Then again, one cannot expect all of any website's client devices to have a correctly calibrated displays. Unless you have control over entire stack (from your service hardware all the way to client displays), you have to start your design (graphical or otherwise) with the assumption that there will be differences in how your product is perceived by your clients.
I'm not sure if I like introducing computer science with a physical "computer". A physical "computer" is an application of computer science. I rather start with an abstract idea of computation, but my view point is very skewed towards academia. I'd love to hear what others have to say about this approach.
Speed definitely still matters for everyday apps on mobile devices, because their processors are so much slower than actively-cooled desktops and laptops, and because touchscreens demand a more responsive UI. JIT runtimes have gotten faster, but statically compiling to machine code (especially when link-time optimization is used) cannot be beat for things like application launch performance. And the machine code that Objective-C compiles down to is definitely more native than bytecode for a JIT VM.
There's still objective meaning to the term, even if opinions may differ on what threshold to use for "native". HTML and CSS aren't used to do computation, bytecode and machine code are. So it doesn't make sense to talk about whether HTML and CSS are native or not, only whether the rendering engine is. JITs produce native code, but a lower quality in almost all cases when compared with ahead-of-time optimization, so there's still good reason to make a distinction.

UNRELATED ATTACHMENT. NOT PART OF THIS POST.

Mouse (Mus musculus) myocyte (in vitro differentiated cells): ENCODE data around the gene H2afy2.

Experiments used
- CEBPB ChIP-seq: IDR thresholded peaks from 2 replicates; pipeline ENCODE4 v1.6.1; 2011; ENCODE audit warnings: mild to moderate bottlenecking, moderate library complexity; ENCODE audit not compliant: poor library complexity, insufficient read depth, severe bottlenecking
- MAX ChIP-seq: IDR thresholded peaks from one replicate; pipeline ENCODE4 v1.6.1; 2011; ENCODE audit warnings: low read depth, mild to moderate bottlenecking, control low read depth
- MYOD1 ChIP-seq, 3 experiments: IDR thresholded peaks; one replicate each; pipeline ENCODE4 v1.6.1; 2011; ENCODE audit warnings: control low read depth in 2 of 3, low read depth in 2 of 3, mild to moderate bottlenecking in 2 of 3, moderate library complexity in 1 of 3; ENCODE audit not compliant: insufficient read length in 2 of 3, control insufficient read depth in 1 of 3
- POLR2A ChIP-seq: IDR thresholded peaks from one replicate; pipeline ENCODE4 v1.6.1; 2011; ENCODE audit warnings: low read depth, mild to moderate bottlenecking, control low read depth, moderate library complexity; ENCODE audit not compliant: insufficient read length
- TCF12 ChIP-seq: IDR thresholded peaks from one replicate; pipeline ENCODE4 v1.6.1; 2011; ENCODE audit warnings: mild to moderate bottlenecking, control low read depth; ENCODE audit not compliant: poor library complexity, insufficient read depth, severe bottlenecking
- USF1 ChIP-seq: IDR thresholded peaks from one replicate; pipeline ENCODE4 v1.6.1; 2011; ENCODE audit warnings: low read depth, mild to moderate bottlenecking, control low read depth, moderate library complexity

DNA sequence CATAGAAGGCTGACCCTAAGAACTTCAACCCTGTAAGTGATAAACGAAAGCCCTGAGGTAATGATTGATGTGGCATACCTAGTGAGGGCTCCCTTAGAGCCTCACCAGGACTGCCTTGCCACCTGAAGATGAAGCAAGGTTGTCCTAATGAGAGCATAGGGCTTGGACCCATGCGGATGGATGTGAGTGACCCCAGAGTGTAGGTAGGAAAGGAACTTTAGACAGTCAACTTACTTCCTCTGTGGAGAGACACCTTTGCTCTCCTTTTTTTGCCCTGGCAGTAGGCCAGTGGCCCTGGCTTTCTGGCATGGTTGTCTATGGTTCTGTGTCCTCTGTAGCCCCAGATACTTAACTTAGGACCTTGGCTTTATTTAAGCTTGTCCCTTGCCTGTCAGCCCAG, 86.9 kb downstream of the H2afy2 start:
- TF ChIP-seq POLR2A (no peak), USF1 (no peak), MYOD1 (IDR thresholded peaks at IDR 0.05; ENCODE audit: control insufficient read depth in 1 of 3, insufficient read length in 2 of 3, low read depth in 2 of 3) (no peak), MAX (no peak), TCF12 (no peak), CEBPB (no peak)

"Native" is not a marketing term, and we shouldn't pretend that it is.
It has a very specific definition in this context, and this definition requires that the application be represented in a form that's directly executable on whatever CPU is being used by the computer executing the application.
Anything that doesn't match that very simple criteria is obviously not a "native" app.
Maybe a new term is needed for describing this type of situation involving Firefox OS. I don't know what that would be, but I do know that we shouldn't go ruining an existing technical term.
Right. If there's bytecode of any sort that needs to be converted to machine code on the fly, then we aren't dealing with a native app.
We wouldn't consider a Java app running on HotSpot on a desktop or server Linux system to be considered a "native app". Thus we shouldn't consider a Java app running on Dalvik on a mobile Linux system to be considered a "native app" either.
Maybe that will change in the Android case if ART and its AOT compilation approach is more widely adopted. But that'll still be some time in the future, if ever at all.
You see a bit of this in game development. At my old job, our engine was written in C++, however we had two copies of our matrix library: one written in C for desktop etc. and one written in ARM NEON asm, for building on iOS or with the Android NDK.